It’s scary writing this blog post. I don’t like being vulnerable. Especially in public. And yet this is part of being alive. Being human. Being created by the Divine.

And so I write. And share. And remember. And pray. And I keep rubbing Arnica in my shoulder, honoring this world of flesh and divinity, strength in vulnerability.

A gift of physical pain can be the reminder of vulnerability. And a gift of vulnerability is being open to others and alive to life. May it be.

14 Replies to “Vulnerability”

  1. Anna, what a beautiful and thought-provoking post! I love how one of your responses to your own vulnerability is to write about it and tell the story. Thank you for sharing that gift. I have been spending some time recently reading the Desert Fathers and Mothers. Your essay recalled for me their struggles to abandon the trappings of a conventional life that kept them from experiencing God–and instead their choice to seek vulnerability, presence, and wisdom in the desert. “We entreat you, make us truly alive”–goes a 4th c. Eucharistic prayer of Sarapion of Thmuis. After reading your piece, I want to add: Gracious and Tender Spirit, make us truly vulnerable so that we may respond with love. (And prayers for that shoulder of yours, too!!)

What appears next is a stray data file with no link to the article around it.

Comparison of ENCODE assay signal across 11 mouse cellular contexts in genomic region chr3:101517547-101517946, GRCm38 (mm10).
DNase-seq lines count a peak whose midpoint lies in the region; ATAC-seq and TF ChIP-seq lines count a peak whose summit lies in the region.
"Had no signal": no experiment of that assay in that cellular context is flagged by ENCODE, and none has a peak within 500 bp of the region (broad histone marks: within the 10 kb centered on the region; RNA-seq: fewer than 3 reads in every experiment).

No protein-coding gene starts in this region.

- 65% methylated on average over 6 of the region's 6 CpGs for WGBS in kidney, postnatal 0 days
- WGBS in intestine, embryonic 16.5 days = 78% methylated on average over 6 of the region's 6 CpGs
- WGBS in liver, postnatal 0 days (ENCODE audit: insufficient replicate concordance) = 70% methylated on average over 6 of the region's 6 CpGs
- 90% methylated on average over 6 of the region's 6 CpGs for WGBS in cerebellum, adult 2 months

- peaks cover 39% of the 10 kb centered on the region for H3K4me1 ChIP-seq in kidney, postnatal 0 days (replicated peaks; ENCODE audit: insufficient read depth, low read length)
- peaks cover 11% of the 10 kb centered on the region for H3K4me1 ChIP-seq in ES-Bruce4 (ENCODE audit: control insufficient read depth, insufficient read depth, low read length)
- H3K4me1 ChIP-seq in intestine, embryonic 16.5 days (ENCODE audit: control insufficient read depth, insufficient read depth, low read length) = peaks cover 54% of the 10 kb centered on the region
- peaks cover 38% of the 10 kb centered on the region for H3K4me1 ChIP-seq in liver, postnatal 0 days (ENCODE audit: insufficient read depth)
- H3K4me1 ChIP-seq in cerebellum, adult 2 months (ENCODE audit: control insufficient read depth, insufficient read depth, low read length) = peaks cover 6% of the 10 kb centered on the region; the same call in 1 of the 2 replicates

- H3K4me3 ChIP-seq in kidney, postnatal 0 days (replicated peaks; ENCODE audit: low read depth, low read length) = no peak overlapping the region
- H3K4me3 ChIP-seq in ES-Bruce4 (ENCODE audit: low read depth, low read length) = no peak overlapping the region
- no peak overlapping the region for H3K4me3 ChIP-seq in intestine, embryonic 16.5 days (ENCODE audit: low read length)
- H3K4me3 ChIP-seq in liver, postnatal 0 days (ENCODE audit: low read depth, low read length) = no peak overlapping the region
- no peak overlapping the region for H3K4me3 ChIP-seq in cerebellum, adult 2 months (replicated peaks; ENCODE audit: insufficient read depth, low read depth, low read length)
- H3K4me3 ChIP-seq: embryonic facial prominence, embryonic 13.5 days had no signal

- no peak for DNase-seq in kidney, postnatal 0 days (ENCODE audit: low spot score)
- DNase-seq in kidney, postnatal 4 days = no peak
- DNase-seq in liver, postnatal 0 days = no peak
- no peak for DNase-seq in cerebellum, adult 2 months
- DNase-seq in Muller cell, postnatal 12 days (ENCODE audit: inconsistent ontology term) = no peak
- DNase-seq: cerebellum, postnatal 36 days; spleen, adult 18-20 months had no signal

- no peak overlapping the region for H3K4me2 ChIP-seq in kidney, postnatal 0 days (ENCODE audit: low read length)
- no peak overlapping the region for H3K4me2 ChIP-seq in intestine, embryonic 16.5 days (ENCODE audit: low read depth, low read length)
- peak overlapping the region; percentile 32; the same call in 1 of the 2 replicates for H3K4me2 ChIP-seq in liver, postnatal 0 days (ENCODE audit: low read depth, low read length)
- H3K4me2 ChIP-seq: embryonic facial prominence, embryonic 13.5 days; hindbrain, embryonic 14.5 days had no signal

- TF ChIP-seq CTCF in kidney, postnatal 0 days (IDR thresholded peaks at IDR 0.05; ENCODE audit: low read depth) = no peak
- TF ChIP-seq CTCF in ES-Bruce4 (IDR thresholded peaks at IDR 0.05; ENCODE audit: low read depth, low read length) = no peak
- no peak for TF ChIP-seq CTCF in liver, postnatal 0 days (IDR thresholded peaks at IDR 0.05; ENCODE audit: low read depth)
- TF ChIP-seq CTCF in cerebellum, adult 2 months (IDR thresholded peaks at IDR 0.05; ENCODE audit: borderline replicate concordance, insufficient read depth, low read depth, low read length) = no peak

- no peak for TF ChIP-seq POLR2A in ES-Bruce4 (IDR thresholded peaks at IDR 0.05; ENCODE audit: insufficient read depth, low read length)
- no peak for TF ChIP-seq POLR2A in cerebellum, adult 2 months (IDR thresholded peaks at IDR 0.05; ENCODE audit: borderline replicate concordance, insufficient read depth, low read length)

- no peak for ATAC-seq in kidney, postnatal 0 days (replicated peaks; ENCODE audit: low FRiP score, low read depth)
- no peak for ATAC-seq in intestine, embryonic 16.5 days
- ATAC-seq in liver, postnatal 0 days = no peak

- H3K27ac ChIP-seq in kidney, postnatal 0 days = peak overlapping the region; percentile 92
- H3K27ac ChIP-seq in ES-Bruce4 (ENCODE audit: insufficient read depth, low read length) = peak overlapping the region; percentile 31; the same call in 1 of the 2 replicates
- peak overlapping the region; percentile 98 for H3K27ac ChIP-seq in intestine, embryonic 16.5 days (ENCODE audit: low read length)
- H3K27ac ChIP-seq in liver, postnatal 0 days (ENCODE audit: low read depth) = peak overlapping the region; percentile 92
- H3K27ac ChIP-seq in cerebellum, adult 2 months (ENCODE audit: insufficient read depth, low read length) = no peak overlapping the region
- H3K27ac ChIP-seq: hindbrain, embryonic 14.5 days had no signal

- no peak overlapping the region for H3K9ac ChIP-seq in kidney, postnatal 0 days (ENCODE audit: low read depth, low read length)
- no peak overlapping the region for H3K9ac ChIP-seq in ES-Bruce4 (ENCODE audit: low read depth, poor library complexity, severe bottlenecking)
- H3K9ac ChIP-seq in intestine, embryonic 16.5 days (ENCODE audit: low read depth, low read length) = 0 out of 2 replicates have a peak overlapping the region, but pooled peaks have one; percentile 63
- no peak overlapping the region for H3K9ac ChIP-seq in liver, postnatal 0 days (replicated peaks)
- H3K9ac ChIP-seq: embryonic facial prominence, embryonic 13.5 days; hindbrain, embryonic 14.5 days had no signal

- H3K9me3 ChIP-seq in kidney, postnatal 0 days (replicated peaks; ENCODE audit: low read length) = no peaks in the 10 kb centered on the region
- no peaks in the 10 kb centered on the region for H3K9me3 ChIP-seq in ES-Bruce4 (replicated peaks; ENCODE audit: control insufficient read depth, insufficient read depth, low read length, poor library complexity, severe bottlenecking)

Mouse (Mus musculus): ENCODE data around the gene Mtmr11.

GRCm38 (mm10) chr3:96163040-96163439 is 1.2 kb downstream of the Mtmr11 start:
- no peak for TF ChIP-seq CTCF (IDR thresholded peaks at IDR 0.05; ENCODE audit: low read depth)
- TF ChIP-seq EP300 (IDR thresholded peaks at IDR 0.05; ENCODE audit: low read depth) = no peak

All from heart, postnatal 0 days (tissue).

1. Oooo…. I love this addition Jennie. …truly vulnerable so we may respond with love. I’m preaching at Richmond Church of the Brethren on the 12th and Matt just suggested maybe I do something on this whole vulnerability topic. Your addition…may I?